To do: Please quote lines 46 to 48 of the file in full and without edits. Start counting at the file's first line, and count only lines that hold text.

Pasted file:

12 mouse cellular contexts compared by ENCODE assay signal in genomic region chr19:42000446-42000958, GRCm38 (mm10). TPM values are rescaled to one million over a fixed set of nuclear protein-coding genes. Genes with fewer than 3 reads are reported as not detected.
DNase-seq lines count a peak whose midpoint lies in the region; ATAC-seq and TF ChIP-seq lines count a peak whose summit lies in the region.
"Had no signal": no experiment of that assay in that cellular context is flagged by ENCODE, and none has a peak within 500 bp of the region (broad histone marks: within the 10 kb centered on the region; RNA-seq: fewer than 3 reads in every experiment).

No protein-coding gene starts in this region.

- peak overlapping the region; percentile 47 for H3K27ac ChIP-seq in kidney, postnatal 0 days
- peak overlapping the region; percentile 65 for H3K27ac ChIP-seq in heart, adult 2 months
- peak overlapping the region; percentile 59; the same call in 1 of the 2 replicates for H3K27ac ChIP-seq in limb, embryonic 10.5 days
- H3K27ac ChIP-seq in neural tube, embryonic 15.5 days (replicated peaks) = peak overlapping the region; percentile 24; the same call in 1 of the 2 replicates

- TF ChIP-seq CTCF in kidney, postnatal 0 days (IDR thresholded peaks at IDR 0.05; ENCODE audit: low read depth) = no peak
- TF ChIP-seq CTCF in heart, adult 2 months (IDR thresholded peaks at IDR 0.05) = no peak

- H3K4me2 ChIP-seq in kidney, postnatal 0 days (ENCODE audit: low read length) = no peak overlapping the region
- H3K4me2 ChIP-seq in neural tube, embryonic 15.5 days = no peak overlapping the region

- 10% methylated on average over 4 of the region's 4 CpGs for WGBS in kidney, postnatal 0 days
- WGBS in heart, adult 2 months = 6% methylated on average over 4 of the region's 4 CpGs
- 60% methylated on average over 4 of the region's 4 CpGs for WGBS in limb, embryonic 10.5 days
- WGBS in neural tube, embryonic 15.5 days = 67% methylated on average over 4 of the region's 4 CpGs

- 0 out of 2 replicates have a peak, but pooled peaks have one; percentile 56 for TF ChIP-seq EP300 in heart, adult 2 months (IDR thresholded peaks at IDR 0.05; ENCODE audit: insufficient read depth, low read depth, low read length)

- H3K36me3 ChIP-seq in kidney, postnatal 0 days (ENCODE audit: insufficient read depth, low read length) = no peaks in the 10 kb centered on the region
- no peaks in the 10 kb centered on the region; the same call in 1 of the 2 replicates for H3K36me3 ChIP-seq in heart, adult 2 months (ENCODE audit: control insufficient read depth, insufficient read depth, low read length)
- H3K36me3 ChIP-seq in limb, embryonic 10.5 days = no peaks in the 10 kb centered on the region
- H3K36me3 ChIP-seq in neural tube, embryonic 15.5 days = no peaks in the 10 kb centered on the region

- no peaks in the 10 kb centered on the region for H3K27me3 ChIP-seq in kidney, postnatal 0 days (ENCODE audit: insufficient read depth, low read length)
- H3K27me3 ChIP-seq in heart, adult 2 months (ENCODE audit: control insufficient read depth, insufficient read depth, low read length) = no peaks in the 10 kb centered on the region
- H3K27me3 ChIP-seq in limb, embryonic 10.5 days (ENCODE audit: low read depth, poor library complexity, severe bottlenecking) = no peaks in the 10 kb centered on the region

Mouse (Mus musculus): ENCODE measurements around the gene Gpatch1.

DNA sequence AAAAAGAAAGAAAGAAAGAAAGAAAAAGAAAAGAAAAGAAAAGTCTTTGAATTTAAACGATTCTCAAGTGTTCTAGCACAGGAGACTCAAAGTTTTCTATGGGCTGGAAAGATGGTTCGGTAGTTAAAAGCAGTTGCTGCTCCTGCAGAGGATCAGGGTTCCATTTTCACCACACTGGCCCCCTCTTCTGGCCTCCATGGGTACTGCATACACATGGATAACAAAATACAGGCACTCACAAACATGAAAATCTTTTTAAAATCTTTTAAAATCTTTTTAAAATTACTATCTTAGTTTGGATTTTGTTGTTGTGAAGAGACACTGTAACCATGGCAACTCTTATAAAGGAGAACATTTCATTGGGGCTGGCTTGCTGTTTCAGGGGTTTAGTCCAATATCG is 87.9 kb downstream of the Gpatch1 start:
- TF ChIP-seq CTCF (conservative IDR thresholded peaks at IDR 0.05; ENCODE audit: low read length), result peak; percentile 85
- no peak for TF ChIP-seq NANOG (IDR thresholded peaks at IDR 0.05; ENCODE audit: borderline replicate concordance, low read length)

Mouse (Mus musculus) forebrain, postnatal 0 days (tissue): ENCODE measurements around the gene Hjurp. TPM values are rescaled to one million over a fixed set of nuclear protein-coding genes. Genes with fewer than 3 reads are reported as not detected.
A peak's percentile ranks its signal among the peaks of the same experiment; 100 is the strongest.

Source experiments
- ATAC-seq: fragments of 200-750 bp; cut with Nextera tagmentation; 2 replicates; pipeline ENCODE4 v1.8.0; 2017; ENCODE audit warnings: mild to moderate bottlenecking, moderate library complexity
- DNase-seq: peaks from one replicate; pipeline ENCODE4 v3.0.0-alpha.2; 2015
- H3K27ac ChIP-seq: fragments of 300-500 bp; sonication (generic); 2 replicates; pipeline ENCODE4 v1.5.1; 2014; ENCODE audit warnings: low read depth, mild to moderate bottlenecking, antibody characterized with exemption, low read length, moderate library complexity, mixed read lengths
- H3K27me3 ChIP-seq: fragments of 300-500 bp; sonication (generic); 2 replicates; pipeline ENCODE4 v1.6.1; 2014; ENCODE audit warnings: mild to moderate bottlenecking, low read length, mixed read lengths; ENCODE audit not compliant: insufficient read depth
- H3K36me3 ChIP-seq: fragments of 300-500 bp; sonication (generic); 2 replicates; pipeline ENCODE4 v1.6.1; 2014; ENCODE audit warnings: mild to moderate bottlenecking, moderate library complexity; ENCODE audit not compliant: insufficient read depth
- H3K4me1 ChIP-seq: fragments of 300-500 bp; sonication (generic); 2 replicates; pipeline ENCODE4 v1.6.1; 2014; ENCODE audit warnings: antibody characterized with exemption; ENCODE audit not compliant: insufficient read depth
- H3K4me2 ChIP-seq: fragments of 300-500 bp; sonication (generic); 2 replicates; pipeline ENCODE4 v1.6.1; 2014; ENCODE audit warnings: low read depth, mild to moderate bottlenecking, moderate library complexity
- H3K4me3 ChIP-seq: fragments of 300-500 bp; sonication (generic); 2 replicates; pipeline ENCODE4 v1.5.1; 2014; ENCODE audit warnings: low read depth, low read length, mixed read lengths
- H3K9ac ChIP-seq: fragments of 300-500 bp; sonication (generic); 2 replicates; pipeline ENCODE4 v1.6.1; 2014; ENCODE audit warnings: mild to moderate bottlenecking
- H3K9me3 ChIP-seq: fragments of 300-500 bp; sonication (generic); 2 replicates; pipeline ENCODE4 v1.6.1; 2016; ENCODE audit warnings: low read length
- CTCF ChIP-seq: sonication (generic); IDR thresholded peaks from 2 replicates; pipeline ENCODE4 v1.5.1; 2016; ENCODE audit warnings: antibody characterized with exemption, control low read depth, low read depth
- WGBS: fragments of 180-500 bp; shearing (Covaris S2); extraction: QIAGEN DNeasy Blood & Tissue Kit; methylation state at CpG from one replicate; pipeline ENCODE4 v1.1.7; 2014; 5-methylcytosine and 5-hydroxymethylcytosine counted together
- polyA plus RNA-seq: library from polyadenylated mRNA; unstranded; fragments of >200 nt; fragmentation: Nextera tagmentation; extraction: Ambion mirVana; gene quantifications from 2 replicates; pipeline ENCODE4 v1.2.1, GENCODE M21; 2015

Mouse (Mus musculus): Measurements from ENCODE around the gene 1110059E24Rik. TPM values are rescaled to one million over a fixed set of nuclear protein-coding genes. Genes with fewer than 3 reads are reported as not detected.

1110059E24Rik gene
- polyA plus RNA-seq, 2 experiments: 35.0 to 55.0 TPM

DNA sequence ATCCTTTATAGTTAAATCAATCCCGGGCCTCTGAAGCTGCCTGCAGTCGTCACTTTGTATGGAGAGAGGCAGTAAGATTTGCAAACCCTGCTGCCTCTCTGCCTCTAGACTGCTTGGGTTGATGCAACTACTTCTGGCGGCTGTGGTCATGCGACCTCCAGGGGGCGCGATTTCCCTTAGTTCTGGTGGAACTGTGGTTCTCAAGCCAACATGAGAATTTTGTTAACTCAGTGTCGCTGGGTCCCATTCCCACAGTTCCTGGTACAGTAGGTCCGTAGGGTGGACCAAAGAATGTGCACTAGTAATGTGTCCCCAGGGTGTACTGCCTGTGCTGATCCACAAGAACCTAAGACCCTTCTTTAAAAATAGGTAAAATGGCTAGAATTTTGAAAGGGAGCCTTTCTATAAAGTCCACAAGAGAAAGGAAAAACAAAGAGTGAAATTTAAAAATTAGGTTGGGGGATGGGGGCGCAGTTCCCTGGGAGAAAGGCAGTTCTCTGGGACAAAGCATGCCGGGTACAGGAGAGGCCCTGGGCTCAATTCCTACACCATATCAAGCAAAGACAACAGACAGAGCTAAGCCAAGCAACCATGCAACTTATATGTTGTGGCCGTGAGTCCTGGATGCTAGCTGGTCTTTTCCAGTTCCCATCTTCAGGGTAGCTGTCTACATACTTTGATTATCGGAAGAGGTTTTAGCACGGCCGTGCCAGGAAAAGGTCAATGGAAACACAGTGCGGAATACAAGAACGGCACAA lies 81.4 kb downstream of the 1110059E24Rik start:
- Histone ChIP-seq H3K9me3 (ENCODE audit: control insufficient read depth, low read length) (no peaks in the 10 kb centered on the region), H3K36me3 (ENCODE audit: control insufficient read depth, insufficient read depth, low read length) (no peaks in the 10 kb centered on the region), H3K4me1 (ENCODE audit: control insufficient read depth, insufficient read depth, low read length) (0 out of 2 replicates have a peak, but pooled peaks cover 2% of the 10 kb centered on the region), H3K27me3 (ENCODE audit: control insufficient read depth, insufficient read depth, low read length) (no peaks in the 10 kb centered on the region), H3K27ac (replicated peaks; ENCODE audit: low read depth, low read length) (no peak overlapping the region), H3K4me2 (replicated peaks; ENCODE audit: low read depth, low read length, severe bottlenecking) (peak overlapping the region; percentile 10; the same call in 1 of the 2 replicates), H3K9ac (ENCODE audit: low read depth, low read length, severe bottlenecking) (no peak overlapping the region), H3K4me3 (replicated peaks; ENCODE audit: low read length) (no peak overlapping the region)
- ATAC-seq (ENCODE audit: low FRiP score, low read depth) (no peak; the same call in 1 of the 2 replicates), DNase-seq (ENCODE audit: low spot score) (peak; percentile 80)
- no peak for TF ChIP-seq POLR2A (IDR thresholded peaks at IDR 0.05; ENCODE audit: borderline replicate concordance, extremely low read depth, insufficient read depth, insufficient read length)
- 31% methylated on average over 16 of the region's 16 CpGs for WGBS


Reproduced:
1110059E24Rik gene
- polyA plus RNA-seq, 2 experiments: 35.0 to 55.0 TPM

DNA sequence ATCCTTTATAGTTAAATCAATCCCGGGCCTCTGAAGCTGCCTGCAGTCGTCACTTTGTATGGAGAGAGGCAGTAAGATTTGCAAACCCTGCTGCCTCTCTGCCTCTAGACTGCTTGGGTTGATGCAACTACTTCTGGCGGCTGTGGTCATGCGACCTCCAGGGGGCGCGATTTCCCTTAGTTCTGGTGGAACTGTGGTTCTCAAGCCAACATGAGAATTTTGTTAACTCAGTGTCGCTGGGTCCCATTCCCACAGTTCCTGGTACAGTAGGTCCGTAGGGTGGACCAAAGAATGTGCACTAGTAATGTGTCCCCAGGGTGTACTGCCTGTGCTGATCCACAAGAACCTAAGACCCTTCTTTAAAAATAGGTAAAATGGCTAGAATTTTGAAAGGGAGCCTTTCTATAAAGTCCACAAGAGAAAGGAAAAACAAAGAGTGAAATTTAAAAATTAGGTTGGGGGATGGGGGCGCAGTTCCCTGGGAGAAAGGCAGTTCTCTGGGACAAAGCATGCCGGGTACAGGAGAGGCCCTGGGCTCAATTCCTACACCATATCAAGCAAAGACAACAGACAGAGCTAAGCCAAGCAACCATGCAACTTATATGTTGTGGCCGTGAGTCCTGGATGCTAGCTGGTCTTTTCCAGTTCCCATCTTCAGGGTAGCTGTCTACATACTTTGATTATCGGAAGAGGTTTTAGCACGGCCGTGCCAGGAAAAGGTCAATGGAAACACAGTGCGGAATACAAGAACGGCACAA lies 81.4 kb downstream of the 1110059E24Rik start: